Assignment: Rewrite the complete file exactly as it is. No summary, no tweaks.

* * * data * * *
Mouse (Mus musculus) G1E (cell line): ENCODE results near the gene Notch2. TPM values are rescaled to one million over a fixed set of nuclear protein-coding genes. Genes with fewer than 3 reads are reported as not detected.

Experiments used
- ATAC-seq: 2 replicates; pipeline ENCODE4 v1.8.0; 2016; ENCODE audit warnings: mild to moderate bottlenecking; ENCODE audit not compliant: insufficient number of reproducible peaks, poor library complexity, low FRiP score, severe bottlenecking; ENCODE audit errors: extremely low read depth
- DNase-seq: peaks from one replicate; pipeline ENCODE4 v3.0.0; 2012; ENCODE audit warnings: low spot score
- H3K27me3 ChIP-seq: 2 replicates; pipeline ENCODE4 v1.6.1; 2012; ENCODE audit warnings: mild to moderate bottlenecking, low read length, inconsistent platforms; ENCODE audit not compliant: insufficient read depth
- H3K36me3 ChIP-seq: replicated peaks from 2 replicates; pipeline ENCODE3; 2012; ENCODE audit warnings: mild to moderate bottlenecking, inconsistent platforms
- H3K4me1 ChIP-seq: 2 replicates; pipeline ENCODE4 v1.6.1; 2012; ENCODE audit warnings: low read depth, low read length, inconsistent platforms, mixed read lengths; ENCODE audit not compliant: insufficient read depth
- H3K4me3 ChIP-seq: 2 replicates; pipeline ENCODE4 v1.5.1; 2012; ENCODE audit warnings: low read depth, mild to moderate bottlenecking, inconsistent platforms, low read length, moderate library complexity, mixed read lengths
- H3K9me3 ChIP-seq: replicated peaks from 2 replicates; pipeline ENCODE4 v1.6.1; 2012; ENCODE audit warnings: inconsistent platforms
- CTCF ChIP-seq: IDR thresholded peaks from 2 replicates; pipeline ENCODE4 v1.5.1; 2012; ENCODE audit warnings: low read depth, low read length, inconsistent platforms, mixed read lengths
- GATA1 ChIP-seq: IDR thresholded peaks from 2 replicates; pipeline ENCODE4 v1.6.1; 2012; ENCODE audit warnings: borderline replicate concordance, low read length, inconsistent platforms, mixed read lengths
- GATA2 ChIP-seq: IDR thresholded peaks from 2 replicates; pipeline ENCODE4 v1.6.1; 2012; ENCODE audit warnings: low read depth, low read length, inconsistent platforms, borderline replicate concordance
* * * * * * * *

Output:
Mouse (Mus musculus) G1E (cell line): ENCODE results near the gene Notch2. TPM values are rescaled to one million over a fixed set of nuclear protein-coding genes. Genes with fewer than 3 reads are reported as not detected.

Experiments used
- ATAC-seq: 2 replicates; pipeline ENCODE4 v1.8.0; 2016; ENCODE audit warnings: mild to moderate bottlenecking; ENCODE audit not compliant: insufficient number of reproducible peaks, poor library complexity, low FRiP score, severe bottlenecking; ENCODE audit errors: extremely low read depth
- DNase-seq: peaks from one replicate; pipeline ENCODE4 v3.0.0; 2012; ENCODE audit warnings: low spot score
- H3K27me3 ChIP-seq: 2 replicates; pipeline ENCODE4 v1.6.1; 2012; ENCODE audit warnings: mild to moderate bottlenecking, low read length, inconsistent platforms; ENCODE audit not compliant: insufficient read depth
- H3K36me3 ChIP-seq: replicated peaks from 2 replicates; pipeline ENCODE3; 2012; ENCODE audit warnings: mild to moderate bottlenecking, inconsistent platforms
- H3K4me1 ChIP-seq: 2 replicates; pipeline ENCODE4 v1.6.1; 2012; ENCODE audit warnings: low read depth, low read length, inconsistent platforms, mixed read lengths; ENCODE audit not compliant: insufficient read depth
- H3K4me3 ChIP-seq: 2 replicates; pipeline ENCODE4 v1.5.1; 2012; ENCODE audit warnings: low read depth, mild to moderate bottlenecking, inconsistent platforms, low read length, moderate library complexity, mixed read lengths
- H3K9me3 ChIP-seq: replicated peaks from 2 replicates; pipeline ENCODE4 v1.6.1; 2012; ENCODE audit warnings: inconsistent platforms
- CTCF ChIP-seq: IDR thresholded peaks from 2 replicates; pipeline ENCODE4 v1.5.1; 2012; ENCODE audit warnings: low read depth, low read length, inconsistent platforms, mixed read lengths
- GATA1 ChIP-seq: IDR thresholded peaks from 2 replicates; pipeline ENCODE4 v1.6.1; 2012; ENCODE audit warnings: borderline replicate concordance, low read length, inconsistent platforms, mixed read lengths
- GATA2 ChIP-seq: IDR thresholded peaks from 2 replicates; pipeline ENCODE4 v1.6.1; 2012; ENCODE audit warnings: low read depth, low read length, inconsistent platforms, borderline replicate concordance